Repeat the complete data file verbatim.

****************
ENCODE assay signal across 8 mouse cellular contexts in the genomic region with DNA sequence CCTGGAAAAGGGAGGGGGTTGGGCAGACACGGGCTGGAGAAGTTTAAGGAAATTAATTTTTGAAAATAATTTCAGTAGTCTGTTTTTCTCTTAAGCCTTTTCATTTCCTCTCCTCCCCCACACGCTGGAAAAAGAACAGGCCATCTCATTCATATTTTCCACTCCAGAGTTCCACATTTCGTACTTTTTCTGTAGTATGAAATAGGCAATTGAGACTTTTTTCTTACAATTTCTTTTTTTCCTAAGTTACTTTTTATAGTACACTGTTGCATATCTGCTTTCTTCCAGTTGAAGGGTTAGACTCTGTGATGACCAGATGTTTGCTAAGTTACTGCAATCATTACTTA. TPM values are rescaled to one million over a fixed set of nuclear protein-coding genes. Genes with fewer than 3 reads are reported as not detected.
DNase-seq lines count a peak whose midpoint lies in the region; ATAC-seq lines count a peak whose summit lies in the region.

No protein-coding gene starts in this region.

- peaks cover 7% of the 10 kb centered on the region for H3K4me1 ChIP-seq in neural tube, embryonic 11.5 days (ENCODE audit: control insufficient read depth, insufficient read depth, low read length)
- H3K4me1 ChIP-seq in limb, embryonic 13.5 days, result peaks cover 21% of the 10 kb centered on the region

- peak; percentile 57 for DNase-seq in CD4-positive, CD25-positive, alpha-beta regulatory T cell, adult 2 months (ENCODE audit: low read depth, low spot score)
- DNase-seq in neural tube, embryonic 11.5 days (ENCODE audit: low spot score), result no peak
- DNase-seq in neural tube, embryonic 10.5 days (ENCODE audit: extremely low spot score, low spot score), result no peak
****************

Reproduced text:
ENCODE assay signal across 8 mouse cellular contexts in the genomic region with DNA sequence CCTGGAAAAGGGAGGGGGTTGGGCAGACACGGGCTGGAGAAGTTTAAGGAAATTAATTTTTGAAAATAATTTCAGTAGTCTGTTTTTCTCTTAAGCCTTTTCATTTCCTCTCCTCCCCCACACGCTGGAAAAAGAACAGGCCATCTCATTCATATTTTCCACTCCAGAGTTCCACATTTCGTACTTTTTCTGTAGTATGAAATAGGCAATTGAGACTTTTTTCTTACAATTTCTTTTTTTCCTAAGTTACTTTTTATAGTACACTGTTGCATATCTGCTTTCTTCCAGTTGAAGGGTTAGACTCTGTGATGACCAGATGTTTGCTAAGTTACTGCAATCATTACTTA. TPM values are rescaled to one million over a fixed set of nuclear protein-coding genes. Genes with fewer than 3 reads are reported as not detected.
DNase-seq lines count a peak whose midpoint lies in the region; ATAC-seq lines count a peak whose summit lies in the region.

No protein-coding gene starts in this region.

- peaks cover 7% of the 10 kb centered on the region for H3K4me1 ChIP-seq in neural tube, embryonic 11.5 days (ENCODE audit: control insufficient read depth, insufficient read depth, low read length)
- H3K4me1 ChIP-seq in limb, embryonic 13.5 days, result peaks cover 21% of the 10 kb centered on the region

- peak; percentile 57 for DNase-seq in CD4-positive, CD25-positive, alpha-beta regulatory T cell, adult 2 months (ENCODE audit: low read depth, low spot score)
- DNase-seq in neural tube, embryonic 11.5 days (ENCODE audit: low spot score), result no peak
- DNase-seq in neural tube, embryonic 10.5 days (ENCODE audit: extremely low spot score, low spot score), result no peak